Gibson v. State

Citation214 Ala. 38,106 So. 231
Decision Date15 October 1925
Docket Number6 Div. 341
CourtSupreme Court of Alabama

Rehearing Denied Nov. 19, 1925

Appeal from Circuit Court, Jefferson County; William M. Walker Judge.

Proceeding by the State of Alabama to condemn grain, etc., offered for sale in violation of law, claimed by Alexander Gibson. From a decree of condemnation, claimant appeals. Affirmed.

"Bill adopting a Code" within exception to constitutional prohibition against bills containing more than one subject defined.

The title of the act of 1923 (Acts, p. 399) is as follows:

"An act to provide a general system of legislation pertaining to agriculture and industries, and related subjects, including therein the establishment of a department of agriculture and industries; a state board of agriculture the abolishment of the board of agriculture as provided by an act approved February 11, 1911, and known as the board of agriculture; the abolishment of the board provided for by chapter 24 of the Code of 1907, as subsequently amended and known as the state board of horticulture; and the abolishment of a board provided for by article 4 of chapter 22 of the Code of 1907, as subsequently amended and known as the state live stock sanitary board; the transfer of all the powers and duties vested in and required to be performed by the said boards abolished, and of any unexpended balances of fees or appropriations to the said board created in this act; the prescribing of the powers and duties of the commissioner of agriculture and industries, and of the state board of agriculture; and including ample provisions governing and regulating the subjects of fertilizers and fertilizer materials; limestone; white lead or paints, linseed oil, and turpentine, kerosene and other illuminating oils insecticides and fungicides; commercial feeds; agricultural seeds; eggs, vinegar; sausage, imitation butter and cheese; milk, cream, ice cream and other dairy products, and the premises thereof; foods and drugs; corn meal; mills and millers; bees and honey; weights and measures, and the legal weights and measures of certain commodities; public gins; cotton; cotton standards and public cotton classers; public warehouses; uniform law of warehouse receipts; horticultural and floracultural products; trees, fruit trees, seeds, plants and vines as to name, variety and kind; citrus fruits; sale of farm produce by the producer; standards for agricultural products and their containers; standards for grain; live stock; live stock pedigrees, estrays; the sale of farm produce on commission; the leveeing, ditching and draining of wet, swamp and overflowed lands; the purchase and support of experimental farms by counties; the approval and support of county agents; the establishment of an agricultural fund in the state treasury out of the sums accruing from the operation of the provisions of this act, and the appropriations from said fund, for the support of these provisions; and the repeal of all laws and parts of laws in conflict with the provisions of this act."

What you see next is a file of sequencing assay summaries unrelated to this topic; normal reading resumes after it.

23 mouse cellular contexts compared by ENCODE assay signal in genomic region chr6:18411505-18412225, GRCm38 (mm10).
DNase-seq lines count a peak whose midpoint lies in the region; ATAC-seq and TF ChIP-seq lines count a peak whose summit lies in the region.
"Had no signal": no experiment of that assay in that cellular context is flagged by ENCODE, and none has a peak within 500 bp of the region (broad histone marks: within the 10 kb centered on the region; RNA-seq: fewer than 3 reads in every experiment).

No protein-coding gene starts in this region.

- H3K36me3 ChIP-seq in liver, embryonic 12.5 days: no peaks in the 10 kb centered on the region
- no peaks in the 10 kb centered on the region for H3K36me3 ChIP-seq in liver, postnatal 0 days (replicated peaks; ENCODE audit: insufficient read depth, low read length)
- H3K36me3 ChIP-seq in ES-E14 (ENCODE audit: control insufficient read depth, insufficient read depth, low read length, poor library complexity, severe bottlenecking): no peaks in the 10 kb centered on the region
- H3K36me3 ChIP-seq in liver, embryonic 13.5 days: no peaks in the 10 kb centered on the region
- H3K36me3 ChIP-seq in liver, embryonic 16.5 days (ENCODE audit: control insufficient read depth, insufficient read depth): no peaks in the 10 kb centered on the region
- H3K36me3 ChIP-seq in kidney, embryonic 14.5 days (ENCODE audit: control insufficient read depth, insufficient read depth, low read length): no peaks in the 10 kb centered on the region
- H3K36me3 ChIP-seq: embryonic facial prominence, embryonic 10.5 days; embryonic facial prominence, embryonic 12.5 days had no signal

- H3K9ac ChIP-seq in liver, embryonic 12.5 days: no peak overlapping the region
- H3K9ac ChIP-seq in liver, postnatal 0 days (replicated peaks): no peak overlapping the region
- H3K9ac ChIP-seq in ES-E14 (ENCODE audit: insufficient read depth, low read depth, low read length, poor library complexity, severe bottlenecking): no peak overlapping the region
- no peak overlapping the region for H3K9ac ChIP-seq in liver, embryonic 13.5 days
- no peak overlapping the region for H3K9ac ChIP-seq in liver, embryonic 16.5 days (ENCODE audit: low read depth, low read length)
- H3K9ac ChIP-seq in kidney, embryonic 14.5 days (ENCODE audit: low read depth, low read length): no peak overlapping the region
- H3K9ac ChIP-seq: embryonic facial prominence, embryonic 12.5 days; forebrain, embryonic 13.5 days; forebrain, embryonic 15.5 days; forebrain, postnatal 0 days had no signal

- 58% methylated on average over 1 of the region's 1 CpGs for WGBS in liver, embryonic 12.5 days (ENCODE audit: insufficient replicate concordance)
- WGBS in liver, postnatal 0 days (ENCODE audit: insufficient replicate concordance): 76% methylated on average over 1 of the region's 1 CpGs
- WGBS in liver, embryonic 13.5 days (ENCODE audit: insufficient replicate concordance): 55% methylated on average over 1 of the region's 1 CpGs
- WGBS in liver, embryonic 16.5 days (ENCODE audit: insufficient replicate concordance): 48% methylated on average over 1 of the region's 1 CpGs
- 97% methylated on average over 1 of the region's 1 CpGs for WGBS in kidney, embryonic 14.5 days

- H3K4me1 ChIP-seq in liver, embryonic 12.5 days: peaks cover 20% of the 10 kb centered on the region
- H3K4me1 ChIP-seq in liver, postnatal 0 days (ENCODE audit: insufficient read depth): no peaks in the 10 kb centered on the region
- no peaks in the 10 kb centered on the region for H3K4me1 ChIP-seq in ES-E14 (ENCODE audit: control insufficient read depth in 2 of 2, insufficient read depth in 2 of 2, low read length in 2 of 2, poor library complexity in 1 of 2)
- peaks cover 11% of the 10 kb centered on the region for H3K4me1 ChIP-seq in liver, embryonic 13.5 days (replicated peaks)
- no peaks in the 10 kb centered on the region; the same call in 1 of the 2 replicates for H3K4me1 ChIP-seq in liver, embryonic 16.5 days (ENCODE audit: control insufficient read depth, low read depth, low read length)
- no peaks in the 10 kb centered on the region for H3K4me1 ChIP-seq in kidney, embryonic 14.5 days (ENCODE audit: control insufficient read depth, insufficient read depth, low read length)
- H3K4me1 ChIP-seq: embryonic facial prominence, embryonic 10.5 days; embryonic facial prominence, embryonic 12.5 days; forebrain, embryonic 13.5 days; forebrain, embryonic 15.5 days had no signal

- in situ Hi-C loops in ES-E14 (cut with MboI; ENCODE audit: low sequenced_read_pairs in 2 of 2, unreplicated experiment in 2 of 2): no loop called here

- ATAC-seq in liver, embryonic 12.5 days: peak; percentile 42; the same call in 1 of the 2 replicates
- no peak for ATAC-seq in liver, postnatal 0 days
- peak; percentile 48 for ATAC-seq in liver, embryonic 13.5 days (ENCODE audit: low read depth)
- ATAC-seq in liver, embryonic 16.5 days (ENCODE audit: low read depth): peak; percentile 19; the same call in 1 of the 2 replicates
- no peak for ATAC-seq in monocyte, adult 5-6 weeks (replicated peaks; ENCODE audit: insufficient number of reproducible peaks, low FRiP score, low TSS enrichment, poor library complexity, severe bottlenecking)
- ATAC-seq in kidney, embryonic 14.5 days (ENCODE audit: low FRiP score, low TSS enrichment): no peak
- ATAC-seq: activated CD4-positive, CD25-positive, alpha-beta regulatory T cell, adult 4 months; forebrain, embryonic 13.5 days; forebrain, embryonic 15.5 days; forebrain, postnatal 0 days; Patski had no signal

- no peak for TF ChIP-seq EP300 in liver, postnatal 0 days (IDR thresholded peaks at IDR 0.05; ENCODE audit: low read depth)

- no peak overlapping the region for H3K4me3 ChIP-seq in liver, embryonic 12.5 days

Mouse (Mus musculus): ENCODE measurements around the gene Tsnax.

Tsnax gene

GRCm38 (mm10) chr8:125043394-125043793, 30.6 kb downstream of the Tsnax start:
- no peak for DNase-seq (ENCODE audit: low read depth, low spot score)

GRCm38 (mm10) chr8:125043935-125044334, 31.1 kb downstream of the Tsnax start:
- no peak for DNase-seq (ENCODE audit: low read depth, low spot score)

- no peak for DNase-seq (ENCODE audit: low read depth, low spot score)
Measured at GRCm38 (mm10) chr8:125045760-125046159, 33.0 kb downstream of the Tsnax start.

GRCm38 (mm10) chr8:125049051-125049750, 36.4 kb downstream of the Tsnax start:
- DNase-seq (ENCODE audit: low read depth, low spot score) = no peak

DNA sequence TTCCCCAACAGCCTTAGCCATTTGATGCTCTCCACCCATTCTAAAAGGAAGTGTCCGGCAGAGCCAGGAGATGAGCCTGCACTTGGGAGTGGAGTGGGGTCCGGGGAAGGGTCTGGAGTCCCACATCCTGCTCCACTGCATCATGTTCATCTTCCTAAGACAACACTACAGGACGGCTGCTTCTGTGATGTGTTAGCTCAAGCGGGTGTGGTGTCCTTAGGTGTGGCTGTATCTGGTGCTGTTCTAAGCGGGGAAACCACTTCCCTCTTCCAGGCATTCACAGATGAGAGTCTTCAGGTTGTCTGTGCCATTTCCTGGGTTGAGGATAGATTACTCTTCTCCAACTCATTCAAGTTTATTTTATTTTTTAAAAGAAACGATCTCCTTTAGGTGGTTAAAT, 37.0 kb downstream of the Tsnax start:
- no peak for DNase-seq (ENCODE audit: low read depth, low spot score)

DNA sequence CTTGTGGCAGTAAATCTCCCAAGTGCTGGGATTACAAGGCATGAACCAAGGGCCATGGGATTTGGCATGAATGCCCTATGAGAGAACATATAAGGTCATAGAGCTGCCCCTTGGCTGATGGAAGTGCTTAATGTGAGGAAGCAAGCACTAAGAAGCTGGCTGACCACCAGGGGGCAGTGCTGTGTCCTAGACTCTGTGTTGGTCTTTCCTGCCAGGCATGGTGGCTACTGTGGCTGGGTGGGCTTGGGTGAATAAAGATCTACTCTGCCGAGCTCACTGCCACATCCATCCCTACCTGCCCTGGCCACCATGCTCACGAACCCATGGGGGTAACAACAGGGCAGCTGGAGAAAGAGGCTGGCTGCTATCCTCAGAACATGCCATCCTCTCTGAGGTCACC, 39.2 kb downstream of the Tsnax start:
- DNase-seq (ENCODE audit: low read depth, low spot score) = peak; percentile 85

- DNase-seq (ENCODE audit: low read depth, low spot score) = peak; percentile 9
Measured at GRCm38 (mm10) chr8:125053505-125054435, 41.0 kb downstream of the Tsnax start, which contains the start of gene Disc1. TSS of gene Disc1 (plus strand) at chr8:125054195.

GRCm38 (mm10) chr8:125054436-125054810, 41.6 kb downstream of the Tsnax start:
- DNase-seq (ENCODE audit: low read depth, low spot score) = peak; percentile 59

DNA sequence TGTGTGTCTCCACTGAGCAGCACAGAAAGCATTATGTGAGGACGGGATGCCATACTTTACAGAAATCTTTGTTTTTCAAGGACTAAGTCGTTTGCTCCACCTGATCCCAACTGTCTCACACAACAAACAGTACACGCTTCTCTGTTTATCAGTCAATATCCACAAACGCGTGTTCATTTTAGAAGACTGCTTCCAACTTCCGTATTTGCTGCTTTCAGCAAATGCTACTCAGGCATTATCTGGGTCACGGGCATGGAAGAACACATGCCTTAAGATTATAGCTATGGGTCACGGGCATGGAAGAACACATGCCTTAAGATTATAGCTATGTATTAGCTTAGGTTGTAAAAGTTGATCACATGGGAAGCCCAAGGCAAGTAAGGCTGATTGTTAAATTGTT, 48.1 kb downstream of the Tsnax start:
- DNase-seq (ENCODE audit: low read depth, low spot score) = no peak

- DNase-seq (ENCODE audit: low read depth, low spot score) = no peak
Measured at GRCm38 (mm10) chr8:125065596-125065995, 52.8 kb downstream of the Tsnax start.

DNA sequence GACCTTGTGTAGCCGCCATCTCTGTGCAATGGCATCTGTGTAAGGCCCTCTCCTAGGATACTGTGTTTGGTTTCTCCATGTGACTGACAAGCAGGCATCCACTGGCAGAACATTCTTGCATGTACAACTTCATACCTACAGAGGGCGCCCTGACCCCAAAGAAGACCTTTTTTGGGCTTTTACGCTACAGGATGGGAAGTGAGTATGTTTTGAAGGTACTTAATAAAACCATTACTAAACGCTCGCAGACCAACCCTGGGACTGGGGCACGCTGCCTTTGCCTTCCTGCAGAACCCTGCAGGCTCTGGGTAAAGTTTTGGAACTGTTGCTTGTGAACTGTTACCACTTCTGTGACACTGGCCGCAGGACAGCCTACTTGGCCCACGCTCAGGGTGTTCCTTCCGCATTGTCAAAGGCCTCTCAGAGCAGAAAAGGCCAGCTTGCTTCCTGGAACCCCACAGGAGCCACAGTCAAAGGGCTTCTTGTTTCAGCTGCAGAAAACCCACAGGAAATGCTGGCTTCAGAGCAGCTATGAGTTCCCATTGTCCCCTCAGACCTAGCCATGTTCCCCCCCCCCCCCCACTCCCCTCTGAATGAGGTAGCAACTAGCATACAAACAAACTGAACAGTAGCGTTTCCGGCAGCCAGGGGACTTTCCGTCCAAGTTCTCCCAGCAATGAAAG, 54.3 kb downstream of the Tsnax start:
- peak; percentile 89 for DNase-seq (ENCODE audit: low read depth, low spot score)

Stokely, Scrivner, Dominick & Smith, and Frank Bainbridge, all of Birmingham, for appellant.

Harwell G. Davis, Atty. Gen., Jim Davis, Sol., L. Herbert Etheridge, Asst. Sol., and Thos. C. McClellan, all of Birmingham, and James J. Mayfield, of Montgomery, for the State.


This is a proceeding in the name of the state, instituted by agents of the department of agriculture and industries, for the condemnation and confiscation of "100 sacks, 160 pounds per sack, mill oats and screenings," under section 2, article 21, of the Agricultural Code of Alabama. Acts 1923, p. 452. The complaint charged that the product described, located on premises of defendant in Birmingham, was being sold, offered, or exposed for sale in this state in violation of section 4, article 20, of the Agricultural Code. This section (Acts 1923, p. 451) reads:

"Any person who shall sell what is known to the trade as 'mill oats' or like product either by itself or in combination with a commercial feed (as defined in article 15 of this act) or who shall sell corn, oats, rye, wheat or barley which has been adulterated, by means of the addition thereto of screenings, chaff, weed seed, wild oats, 'mill oats,' or water, shall be guilty of a misdemeanor, and the corn, oats, rye, wheat or barley so adulterated, shall be subject to seizure from confiscation by writ of attachment for condemnation, as provided for in article 21 of this act."

The matters of defense set up, and here presented by assignments of error, are, in substance, as follows:

First. The entire act known as the Agricultural Code of Alabama (Acts 1923, pp. 399 to 550) is void, because in violation of section 45, Constitution of 1901, saying:

"Each law shall contain but one subject, which shall be clearly expressed in its title, except general appropriation bills, general revenue bills, and bills adopting a Code, digest, or revision of statutes."